A timestamp is usually expressed as the number of seconds (or milliseconds, if additional precision is desired) elapsed since January 1st, 1970 UTC (commonly referred as Unix Epoch), so we define both of them as 64-bit integers using
int64 format and with a minimum value of zero.
This format is quite useful — from a calculator perspective — if we need to establish the relative order between two dates, since only a simple math comparison is required, or to sort them.
Beyond that, if we choose to manage (i.e. update) timestamp fields straight from the database, we can take advantage of the readOnly property.
Each array has the following specific properties:
integer: maximum length
integer: minimum length
boolean: if all values must be unique
The type of the array elements — under items section— can be:
- a single data type, including
- a mixed data type:
- a reference to another model:
This flexibility allows to define multidimensional arrays with any type of your choice. Here’s a brief recap of the most common array declarations:
- authors: author is a domain entity on its own, so if we define an Author model under section
components/schemas, we can easily refer it as type of the array elements using
$refattribute followed by the path of the model in our OpenAPI document (
#represents the document root)
- characters: in our simplified model we keep it as a list of strings, but the same reasoning could be applied here and led us to the definition of a Character model
- genres: a simple array of strings
- volumes: if we look again at the Book example, we could say each volume is a book on its own, so we can create a recursive data type of sort, where each book can refer other books inside any of its fields (like an SQL recursive foreign-key relationship)
For all these fields it makes sense to ensure values are unique by setting uniqueItems to
true. We definitely do not want the same author, genre, character or volume to appear multiple times in the corresponding array field.
How equality comparison will be actually performed will depend on successive design and implementation choices.
In the next couple of sections we are going to see how we can further reuse and combine models to represent more complex entity domains and relationships using inheritance, composition and polymorphism.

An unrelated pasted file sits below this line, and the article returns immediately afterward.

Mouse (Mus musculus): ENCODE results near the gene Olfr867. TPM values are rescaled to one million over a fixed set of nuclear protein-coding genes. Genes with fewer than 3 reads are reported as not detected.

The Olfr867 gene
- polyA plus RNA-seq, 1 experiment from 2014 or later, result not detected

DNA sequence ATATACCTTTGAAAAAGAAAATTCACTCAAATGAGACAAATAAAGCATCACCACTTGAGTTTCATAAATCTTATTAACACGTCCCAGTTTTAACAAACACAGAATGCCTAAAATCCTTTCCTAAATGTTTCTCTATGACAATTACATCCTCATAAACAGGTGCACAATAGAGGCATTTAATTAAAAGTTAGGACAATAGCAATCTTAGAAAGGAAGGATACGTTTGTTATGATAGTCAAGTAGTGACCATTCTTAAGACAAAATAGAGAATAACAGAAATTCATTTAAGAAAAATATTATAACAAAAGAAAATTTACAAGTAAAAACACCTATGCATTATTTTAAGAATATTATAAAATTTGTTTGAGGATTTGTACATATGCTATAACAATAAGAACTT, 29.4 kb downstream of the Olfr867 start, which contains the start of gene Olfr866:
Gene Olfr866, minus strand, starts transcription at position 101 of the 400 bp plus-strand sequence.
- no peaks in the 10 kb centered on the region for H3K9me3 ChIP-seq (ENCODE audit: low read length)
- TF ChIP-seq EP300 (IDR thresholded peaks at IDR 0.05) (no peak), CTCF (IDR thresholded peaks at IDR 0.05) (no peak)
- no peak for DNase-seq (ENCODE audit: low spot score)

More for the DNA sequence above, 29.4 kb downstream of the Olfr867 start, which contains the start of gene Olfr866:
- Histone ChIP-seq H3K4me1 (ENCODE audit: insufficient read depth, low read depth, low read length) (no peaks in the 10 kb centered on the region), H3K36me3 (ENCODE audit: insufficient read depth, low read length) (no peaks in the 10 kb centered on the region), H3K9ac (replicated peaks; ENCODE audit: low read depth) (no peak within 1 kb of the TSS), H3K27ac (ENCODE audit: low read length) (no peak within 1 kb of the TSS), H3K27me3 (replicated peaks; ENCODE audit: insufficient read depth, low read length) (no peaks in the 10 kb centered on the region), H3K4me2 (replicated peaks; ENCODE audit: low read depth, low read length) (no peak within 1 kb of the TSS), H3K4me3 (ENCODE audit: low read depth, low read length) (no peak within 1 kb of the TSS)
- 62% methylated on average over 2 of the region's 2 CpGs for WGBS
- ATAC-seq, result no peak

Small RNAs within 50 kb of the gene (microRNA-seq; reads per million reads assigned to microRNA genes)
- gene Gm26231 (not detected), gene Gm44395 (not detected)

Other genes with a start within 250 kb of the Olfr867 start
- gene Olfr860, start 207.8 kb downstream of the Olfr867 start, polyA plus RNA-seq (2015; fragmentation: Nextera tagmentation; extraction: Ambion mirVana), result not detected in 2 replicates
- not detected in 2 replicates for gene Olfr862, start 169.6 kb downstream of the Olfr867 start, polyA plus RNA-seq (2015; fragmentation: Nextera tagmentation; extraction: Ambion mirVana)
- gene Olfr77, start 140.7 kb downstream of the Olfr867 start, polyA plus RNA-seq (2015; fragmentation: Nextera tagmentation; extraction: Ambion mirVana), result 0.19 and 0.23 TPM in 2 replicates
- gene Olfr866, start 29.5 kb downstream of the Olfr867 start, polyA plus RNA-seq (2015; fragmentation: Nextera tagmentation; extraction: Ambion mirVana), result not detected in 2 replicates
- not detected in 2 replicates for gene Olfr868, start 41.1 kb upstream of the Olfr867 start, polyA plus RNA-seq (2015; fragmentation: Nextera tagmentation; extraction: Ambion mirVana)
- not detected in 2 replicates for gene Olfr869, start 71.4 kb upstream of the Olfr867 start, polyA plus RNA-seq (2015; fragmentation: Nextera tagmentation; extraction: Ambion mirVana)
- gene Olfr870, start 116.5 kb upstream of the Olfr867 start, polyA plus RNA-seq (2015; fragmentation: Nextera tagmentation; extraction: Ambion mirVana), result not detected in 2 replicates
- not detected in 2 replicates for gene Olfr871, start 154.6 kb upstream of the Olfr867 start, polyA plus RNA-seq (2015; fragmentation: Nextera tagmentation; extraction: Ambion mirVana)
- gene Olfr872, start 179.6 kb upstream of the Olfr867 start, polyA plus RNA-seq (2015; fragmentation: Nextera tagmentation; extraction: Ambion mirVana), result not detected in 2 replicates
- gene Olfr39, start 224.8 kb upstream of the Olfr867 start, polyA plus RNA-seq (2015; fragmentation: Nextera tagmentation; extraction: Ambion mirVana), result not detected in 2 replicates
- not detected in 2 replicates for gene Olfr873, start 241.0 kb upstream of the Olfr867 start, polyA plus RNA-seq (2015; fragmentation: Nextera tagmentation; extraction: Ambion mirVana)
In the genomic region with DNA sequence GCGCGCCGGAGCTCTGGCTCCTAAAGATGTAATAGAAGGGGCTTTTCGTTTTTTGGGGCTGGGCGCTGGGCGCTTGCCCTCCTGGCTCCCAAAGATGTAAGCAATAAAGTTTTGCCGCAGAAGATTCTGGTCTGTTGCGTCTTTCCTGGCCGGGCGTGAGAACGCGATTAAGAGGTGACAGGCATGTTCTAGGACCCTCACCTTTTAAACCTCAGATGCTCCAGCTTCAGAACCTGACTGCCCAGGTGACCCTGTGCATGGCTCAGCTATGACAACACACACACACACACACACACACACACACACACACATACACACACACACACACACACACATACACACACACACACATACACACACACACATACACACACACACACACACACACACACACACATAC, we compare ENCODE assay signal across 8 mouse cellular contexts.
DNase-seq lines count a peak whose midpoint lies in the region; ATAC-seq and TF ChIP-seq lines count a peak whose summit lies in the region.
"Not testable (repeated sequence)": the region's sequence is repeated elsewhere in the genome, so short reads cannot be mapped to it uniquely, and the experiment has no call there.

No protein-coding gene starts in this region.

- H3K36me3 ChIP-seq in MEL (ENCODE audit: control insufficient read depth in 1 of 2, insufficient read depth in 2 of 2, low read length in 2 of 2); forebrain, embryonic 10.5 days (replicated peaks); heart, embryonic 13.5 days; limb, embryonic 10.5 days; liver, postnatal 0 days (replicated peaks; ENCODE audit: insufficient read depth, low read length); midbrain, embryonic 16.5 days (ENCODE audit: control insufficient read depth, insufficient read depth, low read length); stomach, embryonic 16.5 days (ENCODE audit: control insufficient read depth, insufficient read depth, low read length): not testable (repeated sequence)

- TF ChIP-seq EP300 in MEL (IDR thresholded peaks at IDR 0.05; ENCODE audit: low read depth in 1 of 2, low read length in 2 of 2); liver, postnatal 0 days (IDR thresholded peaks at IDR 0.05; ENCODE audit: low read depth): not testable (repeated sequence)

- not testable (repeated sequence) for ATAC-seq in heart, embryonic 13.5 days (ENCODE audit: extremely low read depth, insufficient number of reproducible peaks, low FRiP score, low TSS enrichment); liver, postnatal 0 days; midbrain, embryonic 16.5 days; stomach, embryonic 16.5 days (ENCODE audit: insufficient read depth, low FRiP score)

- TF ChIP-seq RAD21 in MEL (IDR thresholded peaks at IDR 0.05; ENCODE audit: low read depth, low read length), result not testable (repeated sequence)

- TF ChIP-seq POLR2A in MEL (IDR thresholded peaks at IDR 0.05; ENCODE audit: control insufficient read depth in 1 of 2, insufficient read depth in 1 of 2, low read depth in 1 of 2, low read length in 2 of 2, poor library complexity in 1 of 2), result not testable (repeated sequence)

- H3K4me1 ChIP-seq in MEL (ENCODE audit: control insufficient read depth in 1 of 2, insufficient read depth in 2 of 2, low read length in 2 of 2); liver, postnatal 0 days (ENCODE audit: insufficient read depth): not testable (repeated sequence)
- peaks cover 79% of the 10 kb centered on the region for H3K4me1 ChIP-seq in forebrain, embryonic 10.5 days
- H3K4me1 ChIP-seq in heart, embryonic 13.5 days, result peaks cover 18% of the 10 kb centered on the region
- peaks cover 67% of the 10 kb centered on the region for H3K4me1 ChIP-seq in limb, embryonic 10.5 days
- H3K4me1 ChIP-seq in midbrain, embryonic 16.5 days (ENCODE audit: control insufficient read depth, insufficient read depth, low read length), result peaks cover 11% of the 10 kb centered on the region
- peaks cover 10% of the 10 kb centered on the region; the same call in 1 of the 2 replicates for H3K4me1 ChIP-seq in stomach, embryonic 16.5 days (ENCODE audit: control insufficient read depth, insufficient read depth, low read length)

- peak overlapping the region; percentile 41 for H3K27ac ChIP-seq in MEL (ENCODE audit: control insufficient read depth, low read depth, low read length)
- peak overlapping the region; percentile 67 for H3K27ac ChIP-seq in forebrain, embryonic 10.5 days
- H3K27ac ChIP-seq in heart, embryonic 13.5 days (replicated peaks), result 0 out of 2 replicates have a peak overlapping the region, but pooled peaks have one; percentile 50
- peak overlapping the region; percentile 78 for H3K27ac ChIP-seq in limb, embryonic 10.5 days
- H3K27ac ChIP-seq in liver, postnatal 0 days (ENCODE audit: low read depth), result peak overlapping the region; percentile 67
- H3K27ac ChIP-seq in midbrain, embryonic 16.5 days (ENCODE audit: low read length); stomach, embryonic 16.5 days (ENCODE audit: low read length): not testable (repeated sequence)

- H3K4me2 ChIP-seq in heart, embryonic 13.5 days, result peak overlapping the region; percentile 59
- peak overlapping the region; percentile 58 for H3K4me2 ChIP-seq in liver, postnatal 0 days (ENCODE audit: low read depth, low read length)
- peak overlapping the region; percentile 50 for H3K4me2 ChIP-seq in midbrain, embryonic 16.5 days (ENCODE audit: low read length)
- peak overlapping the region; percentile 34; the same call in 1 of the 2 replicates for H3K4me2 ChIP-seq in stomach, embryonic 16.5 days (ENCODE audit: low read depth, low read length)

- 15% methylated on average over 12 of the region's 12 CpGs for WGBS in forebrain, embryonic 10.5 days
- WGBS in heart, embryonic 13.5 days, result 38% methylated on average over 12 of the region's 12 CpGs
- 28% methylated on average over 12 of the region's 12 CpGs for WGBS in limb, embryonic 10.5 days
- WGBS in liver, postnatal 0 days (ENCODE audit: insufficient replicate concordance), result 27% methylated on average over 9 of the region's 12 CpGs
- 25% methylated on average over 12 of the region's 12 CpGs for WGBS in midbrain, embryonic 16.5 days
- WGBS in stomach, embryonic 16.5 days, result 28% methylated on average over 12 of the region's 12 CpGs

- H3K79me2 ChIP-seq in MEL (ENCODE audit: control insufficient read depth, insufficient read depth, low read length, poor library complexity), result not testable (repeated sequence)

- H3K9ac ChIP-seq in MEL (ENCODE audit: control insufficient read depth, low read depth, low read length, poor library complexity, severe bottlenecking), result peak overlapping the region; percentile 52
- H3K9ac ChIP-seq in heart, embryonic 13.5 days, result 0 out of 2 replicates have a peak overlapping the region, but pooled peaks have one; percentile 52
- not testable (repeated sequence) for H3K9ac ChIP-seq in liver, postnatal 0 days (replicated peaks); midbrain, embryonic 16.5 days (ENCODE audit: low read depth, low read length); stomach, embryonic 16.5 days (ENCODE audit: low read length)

The OpenAPI Specification allows combining and extending model definitions using the
allOfproperty of JSON Schema, in effect offering model composition.
allOftakes an array of object definitions that are validated independently but together compose a single object.
allOf keyword you can do something more sophisticated than simply adding fields with model types (e.g. our Book authors): you can actually combine one or more models merging all their fields into a new model, which nevertheless has no type relationship with the merged one(s).
This is the most basic application of the reuse principle but it’s very common and often recommended over inheritance because of the greater flexibility and maintainability.
In our example, we may want to make a distinction between fictional and non-fictional works.
Inheritance and polymorphism (oneOf / anyOf)
While composition offers model extensibility, it does not imply a hierarchy between the models.
To support inheritance and polymorphism, the OpenAPI Specification provides the discriminator field in combination with
The semantic is quite straightforward: the model must conform to any (one or more) or exactly one of the referenced models and the optional discriminator field can remove ambiguity providing the name of a property, which must be present in all referenced models, whose value is used to identify the model it must be validated against.
anyOf are mostly used when defining the schema of an API endpoint request or response as indication of the fact that we may accept or return one or more different models.
In the next article we are going to see how to describe our API endpoints and use such keywords. In the meanwhile, you can find additional information and examples in the official documentation.
allOf offer a great amount of flexibility in terms of model reuse and combination; more information and examples are available in the official documentation.
After a field-by-field review, I leave you with the Book and Author models we came up with. The Book example provided at the beginning of this article should be slightly rewritten to be valid according to this specification, though, mostly because of authors and volumes fields.